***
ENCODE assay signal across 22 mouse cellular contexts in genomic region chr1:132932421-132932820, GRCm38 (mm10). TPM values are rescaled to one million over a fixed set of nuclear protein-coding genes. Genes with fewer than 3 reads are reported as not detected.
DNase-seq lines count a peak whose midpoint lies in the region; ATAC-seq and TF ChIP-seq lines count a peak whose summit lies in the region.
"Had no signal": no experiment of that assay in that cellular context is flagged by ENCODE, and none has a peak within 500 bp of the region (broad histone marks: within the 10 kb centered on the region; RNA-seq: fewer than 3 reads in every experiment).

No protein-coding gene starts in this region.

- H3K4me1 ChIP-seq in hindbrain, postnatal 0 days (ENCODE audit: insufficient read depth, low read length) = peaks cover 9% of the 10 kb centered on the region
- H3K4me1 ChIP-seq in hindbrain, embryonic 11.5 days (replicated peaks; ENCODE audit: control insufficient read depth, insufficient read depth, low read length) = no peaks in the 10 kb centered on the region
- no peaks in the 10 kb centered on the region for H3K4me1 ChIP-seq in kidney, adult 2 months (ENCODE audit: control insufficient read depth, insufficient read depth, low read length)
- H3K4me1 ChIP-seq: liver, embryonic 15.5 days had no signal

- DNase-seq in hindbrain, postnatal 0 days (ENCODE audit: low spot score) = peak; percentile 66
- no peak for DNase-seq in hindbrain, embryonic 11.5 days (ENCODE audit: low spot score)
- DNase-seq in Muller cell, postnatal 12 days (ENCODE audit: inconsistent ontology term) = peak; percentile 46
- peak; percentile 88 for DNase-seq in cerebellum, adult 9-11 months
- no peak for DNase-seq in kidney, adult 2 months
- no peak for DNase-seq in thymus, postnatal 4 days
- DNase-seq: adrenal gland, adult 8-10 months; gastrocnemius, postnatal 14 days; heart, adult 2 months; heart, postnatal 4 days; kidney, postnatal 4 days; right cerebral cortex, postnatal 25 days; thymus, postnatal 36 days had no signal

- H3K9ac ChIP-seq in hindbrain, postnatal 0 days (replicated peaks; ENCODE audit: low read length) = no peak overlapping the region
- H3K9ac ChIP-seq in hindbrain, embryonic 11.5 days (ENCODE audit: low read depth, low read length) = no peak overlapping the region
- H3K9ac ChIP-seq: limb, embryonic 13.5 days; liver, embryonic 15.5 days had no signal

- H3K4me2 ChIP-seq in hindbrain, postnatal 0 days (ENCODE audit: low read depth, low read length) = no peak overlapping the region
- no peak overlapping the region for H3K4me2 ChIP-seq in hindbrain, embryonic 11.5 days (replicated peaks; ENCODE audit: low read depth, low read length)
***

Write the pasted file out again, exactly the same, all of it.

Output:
ENCODE assay signal across 22 mouse cellular contexts in genomic region chr1:132932421-132932820, GRCm38 (mm10). TPM values are rescaled to one million over a fixed set of nuclear protein-coding genes. Genes with fewer than 3 reads are reported as not detected.
DNase-seq lines count a peak whose midpoint lies in the region; ATAC-seq and TF ChIP-seq lines count a peak whose summit lies in the region.
"Had no signal": no experiment of that assay in that cellular context is flagged by ENCODE, and none has a peak within 500 bp of the region (broad histone marks: within the 10 kb centered on the region; RNA-seq: fewer than 3 reads in every experiment).

No protein-coding gene starts in this region.

- H3K4me1 ChIP-seq in hindbrain, postnatal 0 days (ENCODE audit: insufficient read depth, low read length) = peaks cover 9% of the 10 kb centered on the region
- H3K4me1 ChIP-seq in hindbrain, embryonic 11.5 days (replicated peaks; ENCODE audit: control insufficient read depth, insufficient read depth, low read length) = no peaks in the 10 kb centered on the region
- no peaks in the 10 kb centered on the region for H3K4me1 ChIP-seq in kidney, adult 2 months (ENCODE audit: control insufficient read depth, insufficient read depth, low read length)
- H3K4me1 ChIP-seq: liver, embryonic 15.5 days had no signal

- DNase-seq in hindbrain, postnatal 0 days (ENCODE audit: low spot score) = peak; percentile 66
- no peak for DNase-seq in hindbrain, embryonic 11.5 days (ENCODE audit: low spot score)
- DNase-seq in Muller cell, postnatal 12 days (ENCODE audit: inconsistent ontology term) = peak; percentile 46
- peak; percentile 88 for DNase-seq in cerebellum, adult 9-11 months
- no peak for DNase-seq in kidney, adult 2 months
- no peak for DNase-seq in thymus, postnatal 4 days
- DNase-seq: adrenal gland, adult 8-10 months; gastrocnemius, postnatal 14 days; heart, adult 2 months; heart, postnatal 4 days; kidney, postnatal 4 days; right cerebral cortex, postnatal 25 days; thymus, postnatal 36 days had no signal

- H3K9ac ChIP-seq in hindbrain, postnatal 0 days (replicated peaks; ENCODE audit: low read length) = no peak overlapping the region
- H3K9ac ChIP-seq in hindbrain, embryonic 11.5 days (ENCODE audit: low read depth, low read length) = no peak overlapping the region
- H3K9ac ChIP-seq: limb, embryonic 13.5 days; liver, embryonic 15.5 days had no signal

- H3K4me2 ChIP-seq in hindbrain, postnatal 0 days (ENCODE audit: low read depth, low read length) = no peak overlapping the region
- no peak overlapping the region for H3K4me2 ChIP-seq in hindbrain, embryonic 11.5 days (replicated peaks; ENCODE audit: low read depth, low read length)